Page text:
Wallaces Farmer

Next generation offers business insights

Farming brothers transform and grow an ag retail business in central Iowa.

Mike Wilson

September 7, 2022

6 Min Read
 Jay Buline with brother Dillon at their Terra Products retail store in Iowa City, Iowa
ENTREPRENEURIAL SPIRIT: Being “entrepreneurial to the core” means you “get into things, try things, and if they don’t work, move on,” says Jay Buline (left) with brother Dillon at their Terra Products retail store in Iowa City, Iowa.Mike Wilson

New customers who drop by central Iowa’s Terra Products to buy cattle feed might easily mistake Jay and Dillon Buline for employees instead of owners.

The brothers — Jay, 35, and Dillon, 30 — come from a long line of farm entrepreneurs, so running the agronomy and animal nutrition retail business seems to come naturally for the young farmers. In fact, you might say they’re old hands at it, even at this age. The brothers and their father Bob bought a Nichols, Iowa, feed company over six years ago when Dillon was just graduating college.

So what does it take for young farmers to run a business like this?

“It takes good people,” Dillon says. “We’ve been so fortunate hiring talented people who fit the roles in both the farm and at Terra Products. Every employee we have, whether it’s a semi driver or office manager, is an expert in their field. In turn, that allows Jay and I to focus on other elements of the business.”

Starting a business before you’re 30 is one thing. Focusing on improving or growing a business and not just the day-to-day grind is the next step. It’s why farmers hold strategic planning meetings away from the farm so they can discuss the future direction of the company.

Yet, the Bulines have focused on tweaking the business since they signed the papers. They had to get comfortable with their own entrepreneurial impulses before they could get comfortable running a business.

“In college, I changed my major three times because I didn’t want to do just one thing. So when I began to understand the word entrepreneur, I realized it’s OK to feel this way,” Jay says. “Get into things, try things, and if they don’t work, move on.”

Looking to diversify

Jay had been working for John Deere and Dillon was about to graduate college when both brothers decided to come back to the farm. At the same time, they wanted to diversify the family income stream.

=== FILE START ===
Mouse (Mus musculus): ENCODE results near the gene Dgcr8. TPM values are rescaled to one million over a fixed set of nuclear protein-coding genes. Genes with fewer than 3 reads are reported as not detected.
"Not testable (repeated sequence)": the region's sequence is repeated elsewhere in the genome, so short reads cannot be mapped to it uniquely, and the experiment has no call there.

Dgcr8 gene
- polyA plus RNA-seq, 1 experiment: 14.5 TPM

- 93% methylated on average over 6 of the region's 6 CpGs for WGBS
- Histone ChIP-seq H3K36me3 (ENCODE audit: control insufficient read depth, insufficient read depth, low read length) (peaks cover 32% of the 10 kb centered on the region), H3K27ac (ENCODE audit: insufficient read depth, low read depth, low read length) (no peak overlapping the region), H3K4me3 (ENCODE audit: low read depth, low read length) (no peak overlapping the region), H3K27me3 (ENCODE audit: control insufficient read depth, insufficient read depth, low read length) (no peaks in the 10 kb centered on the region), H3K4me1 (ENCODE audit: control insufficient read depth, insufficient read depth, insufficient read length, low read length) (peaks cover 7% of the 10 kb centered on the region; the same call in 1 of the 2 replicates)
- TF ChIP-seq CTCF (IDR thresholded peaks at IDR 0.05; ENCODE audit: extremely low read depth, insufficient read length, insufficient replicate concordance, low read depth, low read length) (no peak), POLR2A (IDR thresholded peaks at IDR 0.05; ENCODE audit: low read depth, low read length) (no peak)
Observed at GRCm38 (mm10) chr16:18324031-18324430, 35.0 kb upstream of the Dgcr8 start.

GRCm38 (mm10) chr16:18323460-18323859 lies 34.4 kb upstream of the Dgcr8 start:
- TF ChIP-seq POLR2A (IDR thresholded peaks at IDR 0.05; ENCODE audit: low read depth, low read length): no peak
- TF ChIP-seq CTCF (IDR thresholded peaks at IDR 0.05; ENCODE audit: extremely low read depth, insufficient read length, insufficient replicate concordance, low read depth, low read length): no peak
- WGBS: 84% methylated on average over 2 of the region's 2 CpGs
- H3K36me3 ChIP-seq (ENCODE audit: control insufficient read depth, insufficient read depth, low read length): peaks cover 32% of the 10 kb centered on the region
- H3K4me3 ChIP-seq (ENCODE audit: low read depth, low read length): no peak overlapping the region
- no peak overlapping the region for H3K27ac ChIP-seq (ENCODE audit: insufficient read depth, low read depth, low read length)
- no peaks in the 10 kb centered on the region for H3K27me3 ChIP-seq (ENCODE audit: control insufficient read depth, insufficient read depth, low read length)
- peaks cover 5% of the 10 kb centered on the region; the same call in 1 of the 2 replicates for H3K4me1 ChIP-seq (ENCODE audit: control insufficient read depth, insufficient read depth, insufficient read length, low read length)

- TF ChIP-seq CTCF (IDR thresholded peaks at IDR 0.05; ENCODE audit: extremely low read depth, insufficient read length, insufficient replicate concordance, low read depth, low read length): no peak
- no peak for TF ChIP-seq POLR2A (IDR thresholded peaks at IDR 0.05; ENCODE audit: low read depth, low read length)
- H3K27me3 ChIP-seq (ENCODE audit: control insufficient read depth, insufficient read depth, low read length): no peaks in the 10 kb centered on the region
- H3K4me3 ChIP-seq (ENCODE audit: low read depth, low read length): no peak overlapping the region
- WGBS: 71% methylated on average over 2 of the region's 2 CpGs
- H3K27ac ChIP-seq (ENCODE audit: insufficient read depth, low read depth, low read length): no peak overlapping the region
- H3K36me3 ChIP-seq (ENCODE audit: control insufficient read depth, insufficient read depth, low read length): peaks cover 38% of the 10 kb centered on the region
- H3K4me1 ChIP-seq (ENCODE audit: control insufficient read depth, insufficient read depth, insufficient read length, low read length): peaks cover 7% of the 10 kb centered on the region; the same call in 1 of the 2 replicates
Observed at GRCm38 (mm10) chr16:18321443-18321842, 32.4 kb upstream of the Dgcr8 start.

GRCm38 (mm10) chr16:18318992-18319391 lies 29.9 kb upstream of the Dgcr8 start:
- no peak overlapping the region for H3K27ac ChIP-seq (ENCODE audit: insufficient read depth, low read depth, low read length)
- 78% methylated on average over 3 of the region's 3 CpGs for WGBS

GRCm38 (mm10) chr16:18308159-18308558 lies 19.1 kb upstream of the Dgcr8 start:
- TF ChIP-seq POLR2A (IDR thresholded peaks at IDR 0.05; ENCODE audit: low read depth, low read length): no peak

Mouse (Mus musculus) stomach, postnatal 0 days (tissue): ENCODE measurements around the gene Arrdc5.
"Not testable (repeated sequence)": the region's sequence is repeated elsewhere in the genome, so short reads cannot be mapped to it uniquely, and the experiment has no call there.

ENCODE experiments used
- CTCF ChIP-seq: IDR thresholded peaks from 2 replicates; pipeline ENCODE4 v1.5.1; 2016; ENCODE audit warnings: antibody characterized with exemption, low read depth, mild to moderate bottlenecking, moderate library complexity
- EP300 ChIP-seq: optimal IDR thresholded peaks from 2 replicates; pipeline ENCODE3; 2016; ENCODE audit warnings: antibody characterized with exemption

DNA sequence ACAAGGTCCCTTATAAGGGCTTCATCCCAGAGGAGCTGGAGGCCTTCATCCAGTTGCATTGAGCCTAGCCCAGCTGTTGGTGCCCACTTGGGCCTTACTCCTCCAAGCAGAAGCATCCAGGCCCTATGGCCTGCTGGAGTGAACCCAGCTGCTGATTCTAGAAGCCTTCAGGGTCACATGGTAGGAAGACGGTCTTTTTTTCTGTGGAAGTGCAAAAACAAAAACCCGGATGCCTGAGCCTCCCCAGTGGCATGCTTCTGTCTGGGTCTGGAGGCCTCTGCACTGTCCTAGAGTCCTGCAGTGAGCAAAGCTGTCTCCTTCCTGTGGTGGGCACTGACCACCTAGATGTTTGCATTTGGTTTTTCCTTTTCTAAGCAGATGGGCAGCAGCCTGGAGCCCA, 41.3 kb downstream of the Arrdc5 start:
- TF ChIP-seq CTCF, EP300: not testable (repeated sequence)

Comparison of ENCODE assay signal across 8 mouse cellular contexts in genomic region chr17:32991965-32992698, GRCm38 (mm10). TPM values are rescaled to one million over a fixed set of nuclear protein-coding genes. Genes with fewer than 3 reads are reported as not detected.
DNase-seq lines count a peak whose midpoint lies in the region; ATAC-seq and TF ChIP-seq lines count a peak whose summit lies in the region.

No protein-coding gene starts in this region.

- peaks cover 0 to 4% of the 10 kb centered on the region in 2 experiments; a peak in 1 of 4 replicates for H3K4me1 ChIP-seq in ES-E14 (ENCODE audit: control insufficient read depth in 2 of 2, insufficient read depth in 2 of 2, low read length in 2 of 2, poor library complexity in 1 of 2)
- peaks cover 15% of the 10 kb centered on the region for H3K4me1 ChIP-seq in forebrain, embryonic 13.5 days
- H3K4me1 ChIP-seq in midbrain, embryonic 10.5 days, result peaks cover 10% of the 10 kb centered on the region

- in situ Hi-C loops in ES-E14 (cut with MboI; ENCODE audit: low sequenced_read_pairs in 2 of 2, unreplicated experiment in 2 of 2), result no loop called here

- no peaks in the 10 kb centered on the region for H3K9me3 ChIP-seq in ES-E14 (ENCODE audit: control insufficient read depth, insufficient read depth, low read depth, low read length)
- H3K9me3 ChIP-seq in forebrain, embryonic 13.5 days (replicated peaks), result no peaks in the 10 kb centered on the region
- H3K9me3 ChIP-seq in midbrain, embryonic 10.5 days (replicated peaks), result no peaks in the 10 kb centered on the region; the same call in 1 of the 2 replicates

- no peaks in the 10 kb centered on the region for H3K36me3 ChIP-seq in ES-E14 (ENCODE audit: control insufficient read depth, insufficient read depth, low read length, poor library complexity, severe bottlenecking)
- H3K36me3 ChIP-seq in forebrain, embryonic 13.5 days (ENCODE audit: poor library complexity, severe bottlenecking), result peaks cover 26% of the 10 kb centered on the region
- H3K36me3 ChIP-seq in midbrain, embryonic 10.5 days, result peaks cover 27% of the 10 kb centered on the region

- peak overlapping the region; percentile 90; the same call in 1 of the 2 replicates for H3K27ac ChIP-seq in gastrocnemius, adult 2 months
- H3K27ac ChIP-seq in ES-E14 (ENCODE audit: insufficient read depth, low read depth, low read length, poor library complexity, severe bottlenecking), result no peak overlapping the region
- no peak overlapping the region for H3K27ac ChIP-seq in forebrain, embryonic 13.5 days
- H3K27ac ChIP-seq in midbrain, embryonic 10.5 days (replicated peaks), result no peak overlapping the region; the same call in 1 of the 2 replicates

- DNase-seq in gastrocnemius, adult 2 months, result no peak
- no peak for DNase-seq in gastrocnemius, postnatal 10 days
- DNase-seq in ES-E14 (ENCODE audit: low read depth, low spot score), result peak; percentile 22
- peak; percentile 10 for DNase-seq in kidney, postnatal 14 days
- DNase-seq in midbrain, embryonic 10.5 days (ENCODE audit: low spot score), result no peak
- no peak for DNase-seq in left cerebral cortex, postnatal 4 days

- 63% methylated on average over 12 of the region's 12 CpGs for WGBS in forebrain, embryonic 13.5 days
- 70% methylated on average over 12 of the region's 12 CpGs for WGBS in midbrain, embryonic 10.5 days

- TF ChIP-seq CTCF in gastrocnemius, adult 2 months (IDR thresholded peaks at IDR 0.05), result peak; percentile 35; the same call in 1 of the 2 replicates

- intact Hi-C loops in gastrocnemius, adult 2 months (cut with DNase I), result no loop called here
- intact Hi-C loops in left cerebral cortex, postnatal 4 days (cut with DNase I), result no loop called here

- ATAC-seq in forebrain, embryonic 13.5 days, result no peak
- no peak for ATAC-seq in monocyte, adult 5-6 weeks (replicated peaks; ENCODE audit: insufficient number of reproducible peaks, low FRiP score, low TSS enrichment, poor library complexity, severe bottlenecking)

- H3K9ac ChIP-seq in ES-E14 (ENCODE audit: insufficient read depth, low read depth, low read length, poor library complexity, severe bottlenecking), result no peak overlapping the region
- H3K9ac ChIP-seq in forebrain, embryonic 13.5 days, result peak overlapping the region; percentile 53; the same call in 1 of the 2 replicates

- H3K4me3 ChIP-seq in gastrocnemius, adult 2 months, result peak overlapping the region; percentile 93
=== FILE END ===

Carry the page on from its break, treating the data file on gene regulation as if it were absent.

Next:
“Jay and I are both entrepreneurial to the core, so we decided if we came back to the farm we would have to diversify and find our own niche,” Dillon says.

Fortunately, the brothers have complementary interests. Jay leaned toward agronomy and equipment, while Dillon enjoyed livestock. Dillon likes numbers and software, while Jay leans toward operational management.

So when a nearby retail feed dealer said he was retiring, the Bulines bought the business and never looked back. The brothers soon transformed the old feed company into a full-service retail operation with agronomy, seed, marketing, animal nutrition and a diversified feed business.

“It took a few years to gain customer trust, but we had 100% retention, and we were pretty proud of that,” Jay says.

These days they split time between Terra Products and the family livestock and grain farm near Lone Tree, Iowa. Bob remains the farm’s owner-senior manager, but he liked the idea of diversifying.

“It’s been a good fit,” he says. “We’ve had good synergy between the farm and Terra.”

Another opportunity came along when an older feed mill in Iowa City came up for sale. It was 2019, and Terra had started making private-label feeds and feed for hog operations.

“We were starting to get noticed,” Jay says, “but we had to go to other facilities to make feed, so buying this Iowa City facility made sense.”

Adds Dillon: “We went from buying [and] selling premixes and concentrates, to manufacturing actual feed, and that brought on more staff to manage.”